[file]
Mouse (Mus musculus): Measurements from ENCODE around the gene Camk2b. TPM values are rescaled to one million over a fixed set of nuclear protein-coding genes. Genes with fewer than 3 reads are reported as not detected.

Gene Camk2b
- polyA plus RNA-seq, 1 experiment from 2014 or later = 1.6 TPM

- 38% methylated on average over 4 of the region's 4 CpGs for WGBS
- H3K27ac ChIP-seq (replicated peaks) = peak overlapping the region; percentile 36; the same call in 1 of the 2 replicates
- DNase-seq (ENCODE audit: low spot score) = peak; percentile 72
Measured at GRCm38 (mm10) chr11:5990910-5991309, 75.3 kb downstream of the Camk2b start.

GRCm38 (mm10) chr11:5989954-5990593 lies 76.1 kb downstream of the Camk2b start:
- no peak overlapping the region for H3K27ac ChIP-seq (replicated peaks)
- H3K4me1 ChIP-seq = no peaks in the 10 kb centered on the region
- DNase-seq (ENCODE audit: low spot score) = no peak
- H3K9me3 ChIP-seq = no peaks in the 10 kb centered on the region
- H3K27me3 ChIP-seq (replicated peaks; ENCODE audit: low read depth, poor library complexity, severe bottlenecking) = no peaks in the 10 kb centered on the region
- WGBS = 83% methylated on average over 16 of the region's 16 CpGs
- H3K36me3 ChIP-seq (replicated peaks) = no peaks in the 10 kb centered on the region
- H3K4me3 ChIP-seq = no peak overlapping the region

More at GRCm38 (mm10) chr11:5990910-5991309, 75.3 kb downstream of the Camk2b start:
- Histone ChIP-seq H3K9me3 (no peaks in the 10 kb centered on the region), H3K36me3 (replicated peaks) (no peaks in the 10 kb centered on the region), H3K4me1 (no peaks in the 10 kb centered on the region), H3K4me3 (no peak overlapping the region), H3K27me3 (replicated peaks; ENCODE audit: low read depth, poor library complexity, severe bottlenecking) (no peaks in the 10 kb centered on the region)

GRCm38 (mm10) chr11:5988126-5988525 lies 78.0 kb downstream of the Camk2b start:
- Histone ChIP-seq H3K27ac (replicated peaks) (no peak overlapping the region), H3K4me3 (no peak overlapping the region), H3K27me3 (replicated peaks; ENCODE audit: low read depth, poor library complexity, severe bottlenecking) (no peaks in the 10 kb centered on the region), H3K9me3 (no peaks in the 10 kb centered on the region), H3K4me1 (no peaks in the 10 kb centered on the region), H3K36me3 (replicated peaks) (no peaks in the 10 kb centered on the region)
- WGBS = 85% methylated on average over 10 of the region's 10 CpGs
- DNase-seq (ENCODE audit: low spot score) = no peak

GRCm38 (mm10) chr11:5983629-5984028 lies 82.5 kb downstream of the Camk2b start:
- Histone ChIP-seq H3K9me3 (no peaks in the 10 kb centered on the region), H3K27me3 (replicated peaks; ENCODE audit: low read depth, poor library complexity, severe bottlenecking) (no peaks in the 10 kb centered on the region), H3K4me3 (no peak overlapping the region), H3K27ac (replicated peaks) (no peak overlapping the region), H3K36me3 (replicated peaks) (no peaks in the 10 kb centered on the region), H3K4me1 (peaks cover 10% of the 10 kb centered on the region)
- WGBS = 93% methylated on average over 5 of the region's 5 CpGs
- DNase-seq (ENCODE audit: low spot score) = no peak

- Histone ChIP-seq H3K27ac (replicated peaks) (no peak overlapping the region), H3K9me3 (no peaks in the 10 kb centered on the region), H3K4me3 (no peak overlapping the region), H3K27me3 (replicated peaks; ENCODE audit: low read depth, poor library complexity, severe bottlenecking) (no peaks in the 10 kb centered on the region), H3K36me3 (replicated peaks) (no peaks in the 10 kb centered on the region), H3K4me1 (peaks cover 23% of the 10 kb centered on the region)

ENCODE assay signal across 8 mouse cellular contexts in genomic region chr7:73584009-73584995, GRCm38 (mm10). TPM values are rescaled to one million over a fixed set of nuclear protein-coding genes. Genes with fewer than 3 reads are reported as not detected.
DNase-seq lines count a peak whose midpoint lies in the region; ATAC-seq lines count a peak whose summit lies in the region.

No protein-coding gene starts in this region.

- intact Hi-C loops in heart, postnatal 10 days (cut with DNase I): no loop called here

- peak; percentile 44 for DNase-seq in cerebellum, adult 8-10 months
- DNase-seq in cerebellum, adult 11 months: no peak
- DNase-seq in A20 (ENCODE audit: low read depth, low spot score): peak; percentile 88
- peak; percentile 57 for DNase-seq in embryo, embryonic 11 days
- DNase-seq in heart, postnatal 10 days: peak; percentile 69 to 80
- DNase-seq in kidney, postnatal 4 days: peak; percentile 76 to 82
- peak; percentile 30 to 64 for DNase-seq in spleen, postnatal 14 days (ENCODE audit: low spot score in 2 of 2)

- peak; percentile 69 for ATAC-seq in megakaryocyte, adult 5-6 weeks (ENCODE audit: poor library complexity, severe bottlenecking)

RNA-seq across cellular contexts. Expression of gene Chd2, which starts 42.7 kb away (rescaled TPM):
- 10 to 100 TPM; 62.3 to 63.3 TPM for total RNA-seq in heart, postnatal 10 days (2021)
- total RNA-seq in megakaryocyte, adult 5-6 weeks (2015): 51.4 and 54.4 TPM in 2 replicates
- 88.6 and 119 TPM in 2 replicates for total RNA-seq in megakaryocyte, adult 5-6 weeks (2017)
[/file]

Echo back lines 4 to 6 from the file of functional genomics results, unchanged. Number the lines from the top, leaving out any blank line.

- 38% methylated on average over 4 of the region's 4 CpGs for WGBS
- H3K27ac ChIP-seq (replicated peaks) = peak overlapping the region; percentile 36; the same call in 1 of the 2 replicates
- DNase-seq (ENCODE audit: low spot score) = peak; percentile 72